Judge Wants Tapes to Bury New York Politico

     MANHATTAN (CN) — A federal judge agreed to unveil once-confidential footage of Westchester County Executive Robert Astorino being grilled about his obstruction of a more than $50 million fair-housing settlement.
     The settlement stemmed from a 2006 federal lawsuit by the Anti-Discrimination Center of Metro New York, accusing the wealthy county of lying to secure grant money.
     Westchester agreed to a consent decree three years later after the federal government intervened in the case. The deal requires construction of 750 affordable rental and owner-occupied units in 31 mostly white communities.
     As the deal slouches toward its seventh year, Westchester’s foot-dragging leaves the county in a poor position to meet their deadline this year to ensure development of the units. The New York Times published a June 2015 editorial denouncing the Republican Astorino for taking what its board called his “impassioned resistance to desegregation.”
     Months later, Westchester belatedly moved forward on what it called a “One Community Campaign,” a public-relations initiative on the internet, public transportation and the county’s airport extolling the benefits of housing diversity.
     In a 33-page opinion Monday, U.S. District Judge Denise Cote slammed the county’s “eleventh hour” initiative as too little, too late.
     Astorino repeatedly undercut this campaign by insinuating that Housing and Urban Development had been “trying to use the settlement as a hammer to dismantle local zoning,” and generally attacking consent decree in editorials, town halls and his State of the County address, according to the opinion.
     “These statements reveal a concerted effort to influence public opinion against the settlement and its stated goal of improving communities by increasing racial and ethnic diversity,” wrote Cote, who has presided over the case since its inception. “This coordinated effort both evinces bad faith and exposes the deficiencies of the delayed campaign.”
     While the court already has released transcripts of Astorino’s deposition, Cote noted that video footage is “far more effective in conveying the substance and meaning of the testimony to the fact finder than the dry words on a printed page.”
     “The videotapes thus may be an important tool for public evaluation of the accuracy and reliability of Astorino’s prior assertions concerning the consent decree,” the opinion states. “The public will have an opportunity to evaluate the witnesses’ statements and credibility in a way that a cold transcript cannot provide to them.”
     Astorino’s complaints about the potential for the footage to fuel “partisan political attacks” is no reason to censor the public record, Cote said.
     “The fundamental point remains that Astorino is a public figure and he was deposed about his public duties only,” the judge wrote. “His interest in keeping the videotapes of testimony about his public duties out of the public record does not outweigh the importance of full, open, public discourse on issues connected with the settlement and its goals of improving access within the county to affordable and racially diverse housing.”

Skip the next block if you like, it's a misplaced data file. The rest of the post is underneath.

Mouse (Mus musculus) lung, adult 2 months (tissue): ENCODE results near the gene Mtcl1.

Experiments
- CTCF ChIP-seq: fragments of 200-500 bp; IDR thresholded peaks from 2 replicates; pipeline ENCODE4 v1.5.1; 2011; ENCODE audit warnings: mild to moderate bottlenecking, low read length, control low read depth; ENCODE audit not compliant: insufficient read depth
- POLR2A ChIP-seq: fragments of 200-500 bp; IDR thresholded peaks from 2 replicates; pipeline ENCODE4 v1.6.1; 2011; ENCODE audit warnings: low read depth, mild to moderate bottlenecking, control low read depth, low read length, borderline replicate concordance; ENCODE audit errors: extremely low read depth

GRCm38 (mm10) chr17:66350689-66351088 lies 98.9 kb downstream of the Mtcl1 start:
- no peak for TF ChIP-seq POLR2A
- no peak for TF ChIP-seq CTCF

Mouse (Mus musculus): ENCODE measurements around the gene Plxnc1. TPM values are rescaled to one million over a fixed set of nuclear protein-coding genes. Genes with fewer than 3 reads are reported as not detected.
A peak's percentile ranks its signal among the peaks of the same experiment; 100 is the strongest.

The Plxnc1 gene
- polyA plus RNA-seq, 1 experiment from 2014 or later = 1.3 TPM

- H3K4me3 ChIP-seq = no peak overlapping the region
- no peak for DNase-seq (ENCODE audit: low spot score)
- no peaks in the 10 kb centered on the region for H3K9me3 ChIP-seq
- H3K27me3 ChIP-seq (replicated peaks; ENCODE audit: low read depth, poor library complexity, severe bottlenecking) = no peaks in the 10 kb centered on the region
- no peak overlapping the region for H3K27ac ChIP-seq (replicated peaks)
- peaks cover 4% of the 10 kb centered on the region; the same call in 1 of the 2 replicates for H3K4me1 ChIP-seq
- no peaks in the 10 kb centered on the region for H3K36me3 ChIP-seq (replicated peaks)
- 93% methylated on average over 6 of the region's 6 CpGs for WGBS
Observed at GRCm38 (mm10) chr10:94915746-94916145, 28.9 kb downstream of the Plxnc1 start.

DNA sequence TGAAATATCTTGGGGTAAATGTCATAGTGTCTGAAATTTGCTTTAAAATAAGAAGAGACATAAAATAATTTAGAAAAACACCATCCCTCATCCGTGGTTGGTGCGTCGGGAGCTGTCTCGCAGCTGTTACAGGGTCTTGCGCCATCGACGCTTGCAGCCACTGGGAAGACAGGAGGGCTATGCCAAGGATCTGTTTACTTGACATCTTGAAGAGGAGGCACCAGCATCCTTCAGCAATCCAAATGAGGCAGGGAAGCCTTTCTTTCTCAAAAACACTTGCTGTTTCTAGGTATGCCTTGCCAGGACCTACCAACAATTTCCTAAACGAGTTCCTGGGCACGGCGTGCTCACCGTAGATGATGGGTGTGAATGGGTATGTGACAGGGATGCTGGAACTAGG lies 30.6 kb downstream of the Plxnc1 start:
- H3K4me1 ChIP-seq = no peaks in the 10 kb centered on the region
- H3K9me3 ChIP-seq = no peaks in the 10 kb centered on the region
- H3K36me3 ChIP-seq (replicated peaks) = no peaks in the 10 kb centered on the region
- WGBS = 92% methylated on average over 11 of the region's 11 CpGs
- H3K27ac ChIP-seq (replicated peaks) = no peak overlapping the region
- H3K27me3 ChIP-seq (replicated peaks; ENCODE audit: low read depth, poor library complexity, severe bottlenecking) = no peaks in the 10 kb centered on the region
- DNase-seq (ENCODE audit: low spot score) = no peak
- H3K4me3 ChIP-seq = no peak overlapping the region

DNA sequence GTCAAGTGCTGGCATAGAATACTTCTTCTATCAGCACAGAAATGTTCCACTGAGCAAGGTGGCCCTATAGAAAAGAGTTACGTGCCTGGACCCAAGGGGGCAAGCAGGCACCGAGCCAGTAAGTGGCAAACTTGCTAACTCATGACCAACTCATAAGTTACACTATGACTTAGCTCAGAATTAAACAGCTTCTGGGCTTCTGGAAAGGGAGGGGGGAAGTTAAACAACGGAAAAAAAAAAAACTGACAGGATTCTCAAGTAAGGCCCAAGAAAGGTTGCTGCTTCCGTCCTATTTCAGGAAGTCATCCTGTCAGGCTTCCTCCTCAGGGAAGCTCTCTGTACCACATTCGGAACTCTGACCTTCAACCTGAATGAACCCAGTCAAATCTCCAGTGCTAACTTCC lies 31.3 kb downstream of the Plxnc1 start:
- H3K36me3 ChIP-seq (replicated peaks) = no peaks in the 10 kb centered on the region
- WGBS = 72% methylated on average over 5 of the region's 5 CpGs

Cote granted the county an opportunity to appeal her ruling before the videos are released.
     Astorino’s office has not returned requests for comment, but Westchester County vowed to appeal.
     “The decision raises troubling First Amendment questions about the ability of the county executive and other elected officials to speak out about legitimate and documented concerns raised by the behavior of an overreaching federal government, specifically in this case the Department of Housing and Urban Development,” the county said in a statement.
     Westchester insists that it “has exceeded its annual benchmarks to date” for building the units required under the settlement.
     “This would not have happened if the county had not worked cooperatively and successfully with its local municipalities to ensure that both the goals of the settlement were being met and that the due process rights of all parties were respected,” the county added.
     The Anti-Discrimination Center declined to comment on the ruling but told the court last month that exclusionary zoning remains “rampant” among 25 Westchester jurisdictions with black populations less than 3 percent.
     The group asked Cote to hold Westchester in contempt of its obligations under the consent decree and appoint a special master to act in the county’s place.
     Cote scheduled a July 8 hearing to address that request, which nine other housing-advocacy groups have supported in a friend-of-court brief.
     “The consent decree in this matter provided more opportunity to effect significant structural change in hyper-segregated residential housing patterns than any other legal proceeding in the last 25 years,” according to the amicus brief by groups like the Inclusive Communities Project, National Fair Housing Alliance and Erase Racism.
     Westchester’s public-housing struggles echo a similar feud in the late 1980s that took hold of its city of Yonkers, inspiring the book and, more recently, HBO miniseries “Show Me a Hero.”
     Mirroring the case in Westchester today, a federal judge who called for Yonkers to desegregate a mostly white section of the city famously butted heads with local recalcitrant politicians.

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